It saddens me that I do not think we have come as far as we would like to think. That is the street education the paramedic taught me. Four years of medical school, 10 years of surgical training, and he still thought he knew better than me. Why? Ego, pride, gender discrimination? Does it even matter? And as I quickly found out, I am not the only one experiencing it. It is mentally and physically exhausting for women to deal with this on a daily basis, and we should not have to continually prove ourselves or watch how we talk as “men have fragile egos and they need to be stroked a little.” At least, that was the latest advice given to me. I guess no one gives a rat’s behind about my female ego, as demonstrated by the paramedic.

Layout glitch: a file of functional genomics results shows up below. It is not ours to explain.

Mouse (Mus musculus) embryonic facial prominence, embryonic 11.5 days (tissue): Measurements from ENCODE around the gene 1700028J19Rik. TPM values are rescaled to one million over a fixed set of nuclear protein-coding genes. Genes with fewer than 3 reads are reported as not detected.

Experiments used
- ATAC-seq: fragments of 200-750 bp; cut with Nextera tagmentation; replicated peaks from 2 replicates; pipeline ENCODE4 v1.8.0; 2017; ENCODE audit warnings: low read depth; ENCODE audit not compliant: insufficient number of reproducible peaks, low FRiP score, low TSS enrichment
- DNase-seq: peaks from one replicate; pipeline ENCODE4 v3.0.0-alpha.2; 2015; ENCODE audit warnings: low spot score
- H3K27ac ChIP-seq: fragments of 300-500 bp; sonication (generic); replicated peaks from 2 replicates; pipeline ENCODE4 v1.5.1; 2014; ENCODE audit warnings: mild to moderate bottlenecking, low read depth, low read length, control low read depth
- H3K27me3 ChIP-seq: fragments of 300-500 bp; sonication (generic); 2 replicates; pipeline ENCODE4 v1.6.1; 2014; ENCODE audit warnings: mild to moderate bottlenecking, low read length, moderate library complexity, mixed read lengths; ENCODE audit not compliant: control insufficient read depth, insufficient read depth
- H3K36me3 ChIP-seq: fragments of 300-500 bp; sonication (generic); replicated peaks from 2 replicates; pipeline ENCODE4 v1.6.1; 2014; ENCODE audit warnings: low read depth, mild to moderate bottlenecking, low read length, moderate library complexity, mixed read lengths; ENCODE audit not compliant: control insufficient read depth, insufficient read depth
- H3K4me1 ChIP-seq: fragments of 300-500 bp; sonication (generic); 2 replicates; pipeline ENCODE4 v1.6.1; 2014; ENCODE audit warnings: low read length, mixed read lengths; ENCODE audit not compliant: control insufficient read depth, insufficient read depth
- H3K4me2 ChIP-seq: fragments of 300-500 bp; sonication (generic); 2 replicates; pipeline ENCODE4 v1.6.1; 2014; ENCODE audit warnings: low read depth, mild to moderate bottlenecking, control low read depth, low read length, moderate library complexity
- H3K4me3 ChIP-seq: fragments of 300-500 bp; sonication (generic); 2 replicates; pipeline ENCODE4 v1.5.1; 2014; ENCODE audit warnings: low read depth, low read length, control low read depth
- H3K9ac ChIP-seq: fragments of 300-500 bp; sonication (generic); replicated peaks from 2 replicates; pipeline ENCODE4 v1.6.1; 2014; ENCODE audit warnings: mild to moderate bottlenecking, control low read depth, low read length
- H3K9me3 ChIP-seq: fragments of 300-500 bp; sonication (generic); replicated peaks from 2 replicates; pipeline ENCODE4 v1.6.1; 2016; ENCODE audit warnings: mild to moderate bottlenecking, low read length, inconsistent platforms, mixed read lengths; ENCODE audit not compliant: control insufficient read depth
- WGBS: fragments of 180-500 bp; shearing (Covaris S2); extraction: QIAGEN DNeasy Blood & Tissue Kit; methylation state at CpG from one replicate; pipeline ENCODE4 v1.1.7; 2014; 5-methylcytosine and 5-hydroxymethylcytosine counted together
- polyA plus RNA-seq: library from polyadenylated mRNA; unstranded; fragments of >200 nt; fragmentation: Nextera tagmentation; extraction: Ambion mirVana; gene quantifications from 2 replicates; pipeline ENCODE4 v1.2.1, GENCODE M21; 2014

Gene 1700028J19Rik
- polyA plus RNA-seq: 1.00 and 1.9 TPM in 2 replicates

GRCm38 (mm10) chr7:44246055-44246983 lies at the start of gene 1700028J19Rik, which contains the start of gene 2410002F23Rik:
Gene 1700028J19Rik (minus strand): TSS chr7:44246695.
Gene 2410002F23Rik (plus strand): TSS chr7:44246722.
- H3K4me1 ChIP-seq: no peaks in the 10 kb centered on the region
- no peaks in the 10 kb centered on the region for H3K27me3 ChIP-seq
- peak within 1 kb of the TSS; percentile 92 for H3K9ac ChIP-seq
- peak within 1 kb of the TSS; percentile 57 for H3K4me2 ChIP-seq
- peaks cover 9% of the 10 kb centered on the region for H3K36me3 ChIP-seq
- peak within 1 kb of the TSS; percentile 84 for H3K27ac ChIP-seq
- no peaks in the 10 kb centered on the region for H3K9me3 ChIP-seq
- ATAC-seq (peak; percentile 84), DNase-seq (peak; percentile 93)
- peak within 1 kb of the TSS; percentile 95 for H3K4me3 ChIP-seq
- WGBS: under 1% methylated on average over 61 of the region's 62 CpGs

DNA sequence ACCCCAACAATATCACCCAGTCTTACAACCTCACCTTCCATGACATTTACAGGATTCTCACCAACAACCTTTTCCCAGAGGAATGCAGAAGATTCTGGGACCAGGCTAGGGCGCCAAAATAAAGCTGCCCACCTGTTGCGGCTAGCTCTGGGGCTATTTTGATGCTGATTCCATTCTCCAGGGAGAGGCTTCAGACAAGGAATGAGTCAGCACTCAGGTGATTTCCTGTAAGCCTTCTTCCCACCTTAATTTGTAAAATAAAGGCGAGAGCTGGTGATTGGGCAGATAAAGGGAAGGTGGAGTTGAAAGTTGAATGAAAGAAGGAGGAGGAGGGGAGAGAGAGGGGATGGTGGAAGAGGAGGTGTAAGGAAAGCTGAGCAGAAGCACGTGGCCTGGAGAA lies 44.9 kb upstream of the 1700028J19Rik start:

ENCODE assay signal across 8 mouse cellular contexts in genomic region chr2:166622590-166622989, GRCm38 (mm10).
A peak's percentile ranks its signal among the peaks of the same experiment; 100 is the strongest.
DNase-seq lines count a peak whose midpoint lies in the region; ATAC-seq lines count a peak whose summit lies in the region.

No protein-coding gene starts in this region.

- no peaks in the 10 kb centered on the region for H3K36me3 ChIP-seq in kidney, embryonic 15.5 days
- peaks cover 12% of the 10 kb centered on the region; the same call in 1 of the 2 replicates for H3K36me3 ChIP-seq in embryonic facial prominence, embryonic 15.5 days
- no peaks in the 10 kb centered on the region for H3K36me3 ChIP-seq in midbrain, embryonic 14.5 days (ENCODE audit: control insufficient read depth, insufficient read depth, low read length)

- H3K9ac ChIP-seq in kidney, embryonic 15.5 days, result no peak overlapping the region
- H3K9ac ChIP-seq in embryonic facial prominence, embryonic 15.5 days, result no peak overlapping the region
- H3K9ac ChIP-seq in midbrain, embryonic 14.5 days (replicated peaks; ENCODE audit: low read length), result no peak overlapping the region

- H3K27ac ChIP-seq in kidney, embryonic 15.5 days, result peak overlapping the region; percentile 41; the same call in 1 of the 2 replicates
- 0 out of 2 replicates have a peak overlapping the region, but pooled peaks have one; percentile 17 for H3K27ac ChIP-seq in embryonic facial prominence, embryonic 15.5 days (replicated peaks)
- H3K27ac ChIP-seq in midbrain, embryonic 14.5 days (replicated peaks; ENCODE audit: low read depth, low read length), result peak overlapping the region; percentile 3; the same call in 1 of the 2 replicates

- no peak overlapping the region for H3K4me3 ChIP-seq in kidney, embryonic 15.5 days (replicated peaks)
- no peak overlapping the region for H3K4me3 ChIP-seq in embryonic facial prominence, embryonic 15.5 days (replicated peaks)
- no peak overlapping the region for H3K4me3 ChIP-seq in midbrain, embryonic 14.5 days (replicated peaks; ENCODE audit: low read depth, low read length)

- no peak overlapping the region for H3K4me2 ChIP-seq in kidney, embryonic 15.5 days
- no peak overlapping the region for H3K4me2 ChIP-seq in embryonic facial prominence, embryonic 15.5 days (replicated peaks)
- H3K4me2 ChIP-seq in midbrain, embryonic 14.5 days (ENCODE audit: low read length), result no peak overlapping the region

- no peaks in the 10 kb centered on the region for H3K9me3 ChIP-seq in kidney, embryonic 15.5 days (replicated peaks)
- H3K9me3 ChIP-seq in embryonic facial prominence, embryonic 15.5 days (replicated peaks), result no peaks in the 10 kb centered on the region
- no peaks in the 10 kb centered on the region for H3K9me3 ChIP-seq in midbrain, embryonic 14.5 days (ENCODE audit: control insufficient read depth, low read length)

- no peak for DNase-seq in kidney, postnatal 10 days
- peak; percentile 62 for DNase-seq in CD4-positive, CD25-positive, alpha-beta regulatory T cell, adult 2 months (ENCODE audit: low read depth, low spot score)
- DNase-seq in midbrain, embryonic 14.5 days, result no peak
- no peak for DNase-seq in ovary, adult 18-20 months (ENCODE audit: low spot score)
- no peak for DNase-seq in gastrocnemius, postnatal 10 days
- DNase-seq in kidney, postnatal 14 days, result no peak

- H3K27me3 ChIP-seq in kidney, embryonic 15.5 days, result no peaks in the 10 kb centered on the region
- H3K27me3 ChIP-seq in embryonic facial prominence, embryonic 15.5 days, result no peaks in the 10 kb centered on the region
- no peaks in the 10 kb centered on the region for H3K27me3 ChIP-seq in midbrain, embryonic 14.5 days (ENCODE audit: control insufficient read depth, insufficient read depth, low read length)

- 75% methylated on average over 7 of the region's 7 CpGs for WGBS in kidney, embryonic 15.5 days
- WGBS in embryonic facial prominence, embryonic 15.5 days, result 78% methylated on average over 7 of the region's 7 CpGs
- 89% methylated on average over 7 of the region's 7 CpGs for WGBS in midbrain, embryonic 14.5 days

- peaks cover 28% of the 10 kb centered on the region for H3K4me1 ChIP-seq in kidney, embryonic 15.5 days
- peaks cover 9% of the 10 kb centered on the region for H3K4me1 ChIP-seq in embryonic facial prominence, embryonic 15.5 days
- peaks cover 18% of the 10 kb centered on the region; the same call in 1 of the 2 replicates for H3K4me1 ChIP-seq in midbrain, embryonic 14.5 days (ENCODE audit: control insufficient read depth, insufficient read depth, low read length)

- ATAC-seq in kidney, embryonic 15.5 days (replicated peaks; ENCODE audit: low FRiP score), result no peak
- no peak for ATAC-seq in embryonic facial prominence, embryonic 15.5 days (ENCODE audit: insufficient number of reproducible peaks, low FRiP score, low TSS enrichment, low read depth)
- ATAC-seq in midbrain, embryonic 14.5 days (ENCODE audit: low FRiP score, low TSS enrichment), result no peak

But let’s end this story on a high note. I did get to complain, and the paramedic was called in from the field to be “re-educated.” As for my trauma surgeon friend, she went up to the paramedic in the trauma bay one day and made sure he knew exactly who she was. Most importantly, the patient got treated appropriately and efficiently once at the hospital. I got a call from the husband who told me that his wife was doing well – taken for surgery on the open shattered left forearm fractures that day and then planned surgery for her right forearm fractures on another day. I will always wonder what she thought of the situation and what was happening. There is a 40 year age difference between us, but is she shaking her head and thinking the same thing I am: has nothing changed? I hope our paths cross again one day so that I can ask. Or maybe we should cut out the middle man and just go out for French toast.